Harking Back: An ancient conflict over waters of the Ravi

By Majid Sheikh

Dawn Feb 19, 2017

Conflict over water invariably has ancient origins. In our times with soaring populations the use of scarce water resources is increasingly leading to dangerous tension. Probably the oldest conflict over water rights is that of the River Ravi.

That is why we must research the ‘Battle of the Ten Kings’, for this is what the legendary ‘Mahabharata’ is all about. The way history is written, especially the lethal communal doses our children pick up from their school textbooks, leaves a warped and lasting impression on innocent minds.

The way facts are presented determines the way a people think. A good example would be the manner in which Greek historians described, in great detail, about Alexander the Macedonian invader defeating the Puru (Porus in Latin) of Bhera on the banks of the Jhelum. Modern researchers, especially Russian scholars, have finally reached the conclusion, based on scientific methodology that it was the other way round.

New research, mostly emanating from Harvard, tells us of how Alexander was overcome, only to be deftly used by Porus with immense skill to quell Porus’s rivals to the East. The 600,000 force of six rulers, led by the Puru of Lahore, faced 32,000 tired Greeks on opposite sides of the mighty River Beas. The message surely was crystal clear to the tired Greeks. Battle would mean the end of the entire Greek force. Common sense made them return to Greece along the western bank of the Ravi, avoiding, for good military reasons, the Puru of Lahore’s territory. At Sangla and Multan, as Greek historians also acknowledge, he was mauled and badly wounded, only to die of his wounds (and malaria) at Alexandra in Egypt.

Yet today we, because of the way history has come down to us, prefer to name our children after invaders like Sikander, Ghori and Abdali, but never after patriots like Porus. Our interest in this piece is to describe an incident, almost 3,500 years ago, which in the ‘Mahabharata’ is called the Battle of the Ten Kings, or Dasarajna. In this grand battle, probably the greatest ever fought on the banks of the River Ravi near Lahore, was between the ruler of Lahore, described in the Rigveda as King Sudas, the Puru (ruler) of the Trtsu-Bharata tribe and the ten tribes led astray by the priest Vishvamitra. Priests are very good at this pastime. Very few Indians, let alone history-starved Pakistanis, know the real reason this battle took place.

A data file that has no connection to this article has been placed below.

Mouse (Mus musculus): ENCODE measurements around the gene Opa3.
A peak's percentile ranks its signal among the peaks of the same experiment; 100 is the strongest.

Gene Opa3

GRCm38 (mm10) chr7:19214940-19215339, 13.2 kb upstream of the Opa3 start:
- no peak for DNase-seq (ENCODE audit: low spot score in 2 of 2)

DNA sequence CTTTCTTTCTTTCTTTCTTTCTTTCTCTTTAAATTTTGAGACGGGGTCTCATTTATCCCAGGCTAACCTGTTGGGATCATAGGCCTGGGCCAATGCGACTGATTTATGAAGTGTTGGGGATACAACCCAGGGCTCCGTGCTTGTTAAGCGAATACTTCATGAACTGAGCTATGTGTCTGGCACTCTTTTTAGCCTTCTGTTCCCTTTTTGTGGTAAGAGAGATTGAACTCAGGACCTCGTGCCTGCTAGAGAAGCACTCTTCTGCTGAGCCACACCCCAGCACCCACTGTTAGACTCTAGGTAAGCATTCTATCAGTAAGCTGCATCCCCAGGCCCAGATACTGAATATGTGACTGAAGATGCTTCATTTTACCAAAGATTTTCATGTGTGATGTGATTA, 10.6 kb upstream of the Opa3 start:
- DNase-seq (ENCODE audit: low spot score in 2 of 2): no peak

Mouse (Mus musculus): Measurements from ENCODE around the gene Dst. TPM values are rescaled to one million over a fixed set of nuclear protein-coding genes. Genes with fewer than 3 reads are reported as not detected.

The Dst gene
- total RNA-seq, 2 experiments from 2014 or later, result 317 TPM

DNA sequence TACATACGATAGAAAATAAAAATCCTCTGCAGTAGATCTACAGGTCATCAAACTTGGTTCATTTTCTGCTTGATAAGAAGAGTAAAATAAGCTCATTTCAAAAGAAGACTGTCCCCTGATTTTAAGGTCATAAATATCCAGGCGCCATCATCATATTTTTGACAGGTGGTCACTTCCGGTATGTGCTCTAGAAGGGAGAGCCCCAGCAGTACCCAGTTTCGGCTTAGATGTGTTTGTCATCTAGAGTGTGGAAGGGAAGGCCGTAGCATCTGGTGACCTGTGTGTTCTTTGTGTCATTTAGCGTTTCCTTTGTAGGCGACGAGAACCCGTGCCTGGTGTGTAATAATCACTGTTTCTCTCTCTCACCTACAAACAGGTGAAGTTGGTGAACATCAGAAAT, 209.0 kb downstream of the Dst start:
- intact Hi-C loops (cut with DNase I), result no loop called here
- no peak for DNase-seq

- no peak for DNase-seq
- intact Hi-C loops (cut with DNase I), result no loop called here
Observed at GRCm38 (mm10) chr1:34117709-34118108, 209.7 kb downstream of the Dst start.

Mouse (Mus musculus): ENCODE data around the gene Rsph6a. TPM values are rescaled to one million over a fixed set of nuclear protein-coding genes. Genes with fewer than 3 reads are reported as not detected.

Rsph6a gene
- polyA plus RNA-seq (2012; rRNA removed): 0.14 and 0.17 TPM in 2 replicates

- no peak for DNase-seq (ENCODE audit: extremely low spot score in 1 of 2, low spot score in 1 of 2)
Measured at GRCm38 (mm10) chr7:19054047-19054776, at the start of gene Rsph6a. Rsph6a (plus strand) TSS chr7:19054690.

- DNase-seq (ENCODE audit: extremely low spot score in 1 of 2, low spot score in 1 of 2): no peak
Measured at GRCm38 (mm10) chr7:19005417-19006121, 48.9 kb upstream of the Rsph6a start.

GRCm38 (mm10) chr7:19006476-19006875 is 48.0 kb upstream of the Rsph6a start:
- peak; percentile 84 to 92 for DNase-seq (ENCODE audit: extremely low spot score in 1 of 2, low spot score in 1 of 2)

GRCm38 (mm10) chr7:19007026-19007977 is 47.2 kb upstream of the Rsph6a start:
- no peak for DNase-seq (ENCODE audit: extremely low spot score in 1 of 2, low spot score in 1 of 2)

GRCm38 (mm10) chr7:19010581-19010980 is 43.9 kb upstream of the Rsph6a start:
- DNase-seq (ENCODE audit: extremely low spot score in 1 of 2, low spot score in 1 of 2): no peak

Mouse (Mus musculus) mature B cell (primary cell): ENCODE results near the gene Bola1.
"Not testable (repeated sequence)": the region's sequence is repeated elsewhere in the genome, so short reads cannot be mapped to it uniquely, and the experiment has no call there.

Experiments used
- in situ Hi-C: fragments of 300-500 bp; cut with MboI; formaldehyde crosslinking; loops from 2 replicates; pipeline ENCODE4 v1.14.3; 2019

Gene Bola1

It comes as a surprise that the reason for this grand battle was a dispute over the waters of the Ravi, very much in line with the current problems the Indus Water Treaty is facing. If we are to imagine the Indians as representing a force supported by Afghans coming in from the Bolan Pass and the Khyber Pass in support of other Indian tribes, led by a priest-politician of the Vasishtha clan, one of the seven Brahmin tribes, and the Pakistanis representing the forces of Lahore, then not much has changed over time.

The attempt to divert the waters of the River Parushni (River Ravi) led to these forces trying to conquer the city, only to be badly mauled. Amazingly, the river a few years later changed its course, as all rivers do because of the ‘looping erosion’ phenomenon, only to be claimed as the miracle of a deity.